Published PapersBubna, Amit.,Prabhala, N R. (2011) "IPOs With and Without Allocation Discretion: Empirical Evidence", Journal of Financial Intermediation, 20, 530-561Read Abstract >Close >Book building is the dominant offering mechanism for IPOs in the U.S. and other markets. It is controversial, in large part because it gives underwriters extensive power over IPO allocations. Critics argue that allocations could be abused to generate kickbacks for underwriters while proponents hold that allocation power could improve pre-market price discovery. We examine the effect of varying underwriter power over IPO allocations in the Indian IPO market, exploiting natural variation induced by market regulations. When underwriters control allocations, book building is associated with lesser under-pricing, but this effect quickly dissipates when regulations withdraw allocation powers. Using proprietary data sets on IPO books, we examine how underwriters use allocation powers. We …find that allocation discrimination is pervasive, economically significant, and is used to differentiate between institutional bidders based on the size of the bid as well as non-bid information such as the type of the bidder and other soft information possessed by IPO managers. Our evidence supports book building theories in which giving underwriters allocation powers assists in pre-market price discovery.

Published PapersSubramanian, Krishnamurthy., Viral V Acharya. (2009) "Bankruptcy Codes and Innovation", Review of Financial Studies, 22 (12), 4949-4988Read Abstract >Close >We consider the investment and financing choices of a firm as a function of the bankruptcy code under which it operates. We model investment as a choice between innovative exploration and pursuit of tried-and-tested strategy, and financing as the choice of leverage given the tradeoff between its tax benefits and deadweight costs in bankruptcy. Deadweight costs in bankruptcy arise due to creditors’ preference for liquidating assets or that of debtors in excessively continuing with assets, and their severity depends upon the nature of investment as well as on the relative creditor-friendly or debtor-friendly nature of the bankruptcy code. We show that under mild parametric restrictions, stronger creditor rights result in lower value and lower leverage-based financing of innovative investments relative to triedand- tested strategies.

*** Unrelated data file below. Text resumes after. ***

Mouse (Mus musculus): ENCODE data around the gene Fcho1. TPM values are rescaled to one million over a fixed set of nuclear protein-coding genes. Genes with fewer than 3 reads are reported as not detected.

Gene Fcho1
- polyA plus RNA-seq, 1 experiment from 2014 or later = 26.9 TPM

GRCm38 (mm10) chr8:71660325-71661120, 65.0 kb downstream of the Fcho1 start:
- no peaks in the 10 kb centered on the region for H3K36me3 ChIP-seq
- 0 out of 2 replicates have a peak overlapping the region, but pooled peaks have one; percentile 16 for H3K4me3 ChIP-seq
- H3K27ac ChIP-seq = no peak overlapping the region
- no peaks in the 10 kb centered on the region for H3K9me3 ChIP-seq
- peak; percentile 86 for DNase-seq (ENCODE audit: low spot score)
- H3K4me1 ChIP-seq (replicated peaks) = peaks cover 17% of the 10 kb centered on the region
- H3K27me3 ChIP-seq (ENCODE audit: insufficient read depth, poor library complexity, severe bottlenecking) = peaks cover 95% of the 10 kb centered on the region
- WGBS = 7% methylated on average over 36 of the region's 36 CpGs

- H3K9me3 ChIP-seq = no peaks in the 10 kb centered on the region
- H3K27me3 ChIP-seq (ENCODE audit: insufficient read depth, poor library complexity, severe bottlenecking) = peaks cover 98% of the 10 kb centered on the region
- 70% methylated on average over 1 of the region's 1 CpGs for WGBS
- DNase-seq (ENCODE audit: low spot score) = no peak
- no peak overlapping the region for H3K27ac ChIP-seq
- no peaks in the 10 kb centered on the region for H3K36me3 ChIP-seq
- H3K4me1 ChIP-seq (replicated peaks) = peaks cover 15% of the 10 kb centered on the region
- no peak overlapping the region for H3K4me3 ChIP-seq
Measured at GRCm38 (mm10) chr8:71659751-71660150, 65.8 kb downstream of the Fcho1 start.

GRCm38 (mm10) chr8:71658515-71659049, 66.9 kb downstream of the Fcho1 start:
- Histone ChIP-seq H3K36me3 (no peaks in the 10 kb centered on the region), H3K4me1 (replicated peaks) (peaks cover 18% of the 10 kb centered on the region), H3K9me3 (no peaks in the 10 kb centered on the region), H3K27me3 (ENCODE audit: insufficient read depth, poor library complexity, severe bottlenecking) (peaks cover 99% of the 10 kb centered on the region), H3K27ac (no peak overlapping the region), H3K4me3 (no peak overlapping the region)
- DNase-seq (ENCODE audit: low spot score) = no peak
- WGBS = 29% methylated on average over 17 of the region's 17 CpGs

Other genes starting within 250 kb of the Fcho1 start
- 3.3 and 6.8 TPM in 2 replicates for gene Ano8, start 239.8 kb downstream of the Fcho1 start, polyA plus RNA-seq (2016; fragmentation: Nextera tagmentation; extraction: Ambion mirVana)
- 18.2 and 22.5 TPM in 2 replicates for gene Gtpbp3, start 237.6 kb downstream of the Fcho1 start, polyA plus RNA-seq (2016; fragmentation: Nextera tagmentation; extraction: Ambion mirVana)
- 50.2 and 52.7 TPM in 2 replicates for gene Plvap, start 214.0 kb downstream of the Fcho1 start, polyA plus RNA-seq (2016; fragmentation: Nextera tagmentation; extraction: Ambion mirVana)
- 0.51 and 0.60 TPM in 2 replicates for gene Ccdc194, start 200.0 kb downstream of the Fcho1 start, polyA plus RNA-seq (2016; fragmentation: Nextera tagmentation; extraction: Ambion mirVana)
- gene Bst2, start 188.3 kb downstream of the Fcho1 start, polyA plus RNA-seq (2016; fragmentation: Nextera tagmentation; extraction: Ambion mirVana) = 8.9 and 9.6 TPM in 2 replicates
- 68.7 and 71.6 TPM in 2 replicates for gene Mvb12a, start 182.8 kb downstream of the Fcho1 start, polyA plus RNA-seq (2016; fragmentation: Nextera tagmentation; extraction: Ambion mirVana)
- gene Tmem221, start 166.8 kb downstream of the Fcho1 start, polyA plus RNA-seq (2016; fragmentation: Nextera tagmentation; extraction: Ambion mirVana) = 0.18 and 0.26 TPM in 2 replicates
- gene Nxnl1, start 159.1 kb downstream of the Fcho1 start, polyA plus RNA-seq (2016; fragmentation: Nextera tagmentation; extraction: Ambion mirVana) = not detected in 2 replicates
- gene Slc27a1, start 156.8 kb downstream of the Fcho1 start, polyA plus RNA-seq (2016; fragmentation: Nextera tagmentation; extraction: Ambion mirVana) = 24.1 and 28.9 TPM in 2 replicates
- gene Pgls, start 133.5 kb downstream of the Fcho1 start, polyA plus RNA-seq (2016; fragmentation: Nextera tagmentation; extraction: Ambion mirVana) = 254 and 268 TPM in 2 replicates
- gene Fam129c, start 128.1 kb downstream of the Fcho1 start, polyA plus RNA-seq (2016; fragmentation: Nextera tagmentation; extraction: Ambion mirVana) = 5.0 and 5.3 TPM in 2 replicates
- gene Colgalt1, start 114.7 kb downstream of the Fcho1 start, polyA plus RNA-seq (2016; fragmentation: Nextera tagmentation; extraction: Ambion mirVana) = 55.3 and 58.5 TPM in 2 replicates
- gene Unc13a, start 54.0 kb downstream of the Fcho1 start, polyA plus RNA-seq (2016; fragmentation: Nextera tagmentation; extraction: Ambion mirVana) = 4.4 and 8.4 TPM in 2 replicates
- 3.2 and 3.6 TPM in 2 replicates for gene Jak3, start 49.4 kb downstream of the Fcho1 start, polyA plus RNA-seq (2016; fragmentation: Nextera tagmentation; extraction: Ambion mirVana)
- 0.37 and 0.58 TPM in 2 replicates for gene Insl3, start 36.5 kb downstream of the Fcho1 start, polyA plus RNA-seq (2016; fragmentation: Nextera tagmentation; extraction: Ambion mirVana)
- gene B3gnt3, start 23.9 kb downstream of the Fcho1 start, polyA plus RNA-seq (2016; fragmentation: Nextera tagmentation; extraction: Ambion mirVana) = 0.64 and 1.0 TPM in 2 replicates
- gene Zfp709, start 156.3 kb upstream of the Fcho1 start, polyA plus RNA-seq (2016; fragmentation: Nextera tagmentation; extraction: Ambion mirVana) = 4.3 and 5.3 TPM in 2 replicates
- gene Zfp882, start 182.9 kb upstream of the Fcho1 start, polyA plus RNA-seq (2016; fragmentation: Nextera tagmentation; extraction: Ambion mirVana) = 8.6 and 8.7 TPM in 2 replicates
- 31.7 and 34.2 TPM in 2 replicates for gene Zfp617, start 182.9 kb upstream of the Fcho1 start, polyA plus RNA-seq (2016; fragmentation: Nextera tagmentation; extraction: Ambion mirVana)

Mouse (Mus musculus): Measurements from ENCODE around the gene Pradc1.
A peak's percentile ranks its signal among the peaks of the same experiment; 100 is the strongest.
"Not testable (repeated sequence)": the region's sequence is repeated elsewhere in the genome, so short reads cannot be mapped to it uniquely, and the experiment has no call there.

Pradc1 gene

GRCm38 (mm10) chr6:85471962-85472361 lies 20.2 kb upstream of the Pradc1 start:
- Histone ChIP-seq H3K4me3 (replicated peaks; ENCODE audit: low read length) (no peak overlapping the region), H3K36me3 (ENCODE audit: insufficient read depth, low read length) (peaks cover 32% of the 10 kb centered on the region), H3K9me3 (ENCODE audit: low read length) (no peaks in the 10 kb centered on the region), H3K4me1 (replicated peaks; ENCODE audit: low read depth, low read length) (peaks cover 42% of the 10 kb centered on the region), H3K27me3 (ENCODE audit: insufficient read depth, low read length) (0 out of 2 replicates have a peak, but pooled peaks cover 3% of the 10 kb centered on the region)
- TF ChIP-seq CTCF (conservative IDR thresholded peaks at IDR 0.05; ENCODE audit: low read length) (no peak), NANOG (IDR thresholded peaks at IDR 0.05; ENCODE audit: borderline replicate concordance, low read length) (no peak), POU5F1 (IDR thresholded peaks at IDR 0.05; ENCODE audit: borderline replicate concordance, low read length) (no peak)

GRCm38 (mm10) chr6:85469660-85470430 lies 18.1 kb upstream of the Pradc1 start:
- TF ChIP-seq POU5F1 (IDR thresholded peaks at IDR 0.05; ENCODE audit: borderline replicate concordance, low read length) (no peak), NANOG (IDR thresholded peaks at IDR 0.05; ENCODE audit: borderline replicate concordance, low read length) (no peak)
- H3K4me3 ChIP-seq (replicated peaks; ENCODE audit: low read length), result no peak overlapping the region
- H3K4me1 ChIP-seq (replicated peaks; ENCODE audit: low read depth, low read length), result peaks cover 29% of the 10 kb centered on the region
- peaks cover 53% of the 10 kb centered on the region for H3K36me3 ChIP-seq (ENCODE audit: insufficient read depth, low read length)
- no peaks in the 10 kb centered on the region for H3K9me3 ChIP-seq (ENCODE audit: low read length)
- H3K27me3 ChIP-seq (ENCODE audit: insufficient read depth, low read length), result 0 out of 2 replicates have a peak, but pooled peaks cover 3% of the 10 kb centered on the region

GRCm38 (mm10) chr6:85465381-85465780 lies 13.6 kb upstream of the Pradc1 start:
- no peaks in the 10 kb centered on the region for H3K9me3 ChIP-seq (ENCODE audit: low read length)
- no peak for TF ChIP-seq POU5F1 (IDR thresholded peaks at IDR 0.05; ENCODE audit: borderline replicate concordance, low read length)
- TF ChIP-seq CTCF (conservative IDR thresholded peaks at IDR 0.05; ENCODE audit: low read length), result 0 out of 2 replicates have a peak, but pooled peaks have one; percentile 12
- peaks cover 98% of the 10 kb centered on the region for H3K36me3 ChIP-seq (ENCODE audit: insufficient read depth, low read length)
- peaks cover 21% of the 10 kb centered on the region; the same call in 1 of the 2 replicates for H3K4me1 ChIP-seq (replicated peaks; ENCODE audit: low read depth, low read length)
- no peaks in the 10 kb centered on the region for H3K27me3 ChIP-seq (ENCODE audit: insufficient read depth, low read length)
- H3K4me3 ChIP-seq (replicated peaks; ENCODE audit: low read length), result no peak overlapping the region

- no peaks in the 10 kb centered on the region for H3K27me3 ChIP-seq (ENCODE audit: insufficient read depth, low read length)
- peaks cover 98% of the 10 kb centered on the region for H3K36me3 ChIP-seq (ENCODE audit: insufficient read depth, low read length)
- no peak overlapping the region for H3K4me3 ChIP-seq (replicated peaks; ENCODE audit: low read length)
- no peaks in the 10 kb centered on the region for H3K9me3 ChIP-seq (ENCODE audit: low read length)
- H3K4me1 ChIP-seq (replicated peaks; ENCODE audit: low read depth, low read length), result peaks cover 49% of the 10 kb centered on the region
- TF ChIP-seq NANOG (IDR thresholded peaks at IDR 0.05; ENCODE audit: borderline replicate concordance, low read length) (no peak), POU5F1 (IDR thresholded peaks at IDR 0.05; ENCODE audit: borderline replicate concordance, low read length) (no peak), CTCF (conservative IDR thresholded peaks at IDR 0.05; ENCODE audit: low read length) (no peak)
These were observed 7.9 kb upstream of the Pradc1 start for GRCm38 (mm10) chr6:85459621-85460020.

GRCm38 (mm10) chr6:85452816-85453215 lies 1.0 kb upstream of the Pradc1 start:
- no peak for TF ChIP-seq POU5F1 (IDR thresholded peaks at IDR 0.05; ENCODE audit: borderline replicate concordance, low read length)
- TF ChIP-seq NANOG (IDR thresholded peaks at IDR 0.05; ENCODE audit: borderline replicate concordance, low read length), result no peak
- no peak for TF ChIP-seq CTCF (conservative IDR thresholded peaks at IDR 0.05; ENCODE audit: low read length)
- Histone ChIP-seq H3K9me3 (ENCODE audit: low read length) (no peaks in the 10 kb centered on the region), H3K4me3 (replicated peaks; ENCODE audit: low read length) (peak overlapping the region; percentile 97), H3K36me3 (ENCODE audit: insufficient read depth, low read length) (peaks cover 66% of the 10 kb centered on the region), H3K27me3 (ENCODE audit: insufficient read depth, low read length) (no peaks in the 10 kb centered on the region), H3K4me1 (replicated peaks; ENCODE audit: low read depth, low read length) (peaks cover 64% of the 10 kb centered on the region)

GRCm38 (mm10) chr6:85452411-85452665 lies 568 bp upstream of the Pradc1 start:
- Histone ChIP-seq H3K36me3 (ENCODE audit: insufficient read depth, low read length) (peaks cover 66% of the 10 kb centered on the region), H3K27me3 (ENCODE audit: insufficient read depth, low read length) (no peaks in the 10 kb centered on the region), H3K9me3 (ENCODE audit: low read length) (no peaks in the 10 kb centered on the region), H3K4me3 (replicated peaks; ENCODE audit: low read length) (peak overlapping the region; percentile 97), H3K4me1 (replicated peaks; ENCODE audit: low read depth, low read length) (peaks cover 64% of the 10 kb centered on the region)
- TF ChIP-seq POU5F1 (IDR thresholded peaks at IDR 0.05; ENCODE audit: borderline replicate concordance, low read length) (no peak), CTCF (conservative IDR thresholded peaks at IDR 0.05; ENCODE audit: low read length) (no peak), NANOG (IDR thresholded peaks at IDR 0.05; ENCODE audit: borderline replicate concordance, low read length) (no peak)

Published PapersSonti, Ramana., Naveen Khanna, Thomas H Noe. (2008) "Good IPOs draw in bad: Inelastic banking capacity and hot markets", Review of Financial Studies, 21 (5), 1873-1906Read Abstract >Close >We posit that screening IPOs requires specialized labor which is in fixed supply. A sudden increase in demand for IPO financing increases the compensation of IPO screening labor. This results in reduced screening, encouraging sub-marginal firms to enter the IPO market, further fueling the demand for screening labor. The model’s conclusions are consistent with empirical findings of increased underpricing during hot markets, positive correlation between issue volume and underpricing, and with tipping points between hot and cold markets. Finally, the model makes sharp predictions relating the IPO market to fundamental values of firms and to investment banking returns. (JEL G20, G24)

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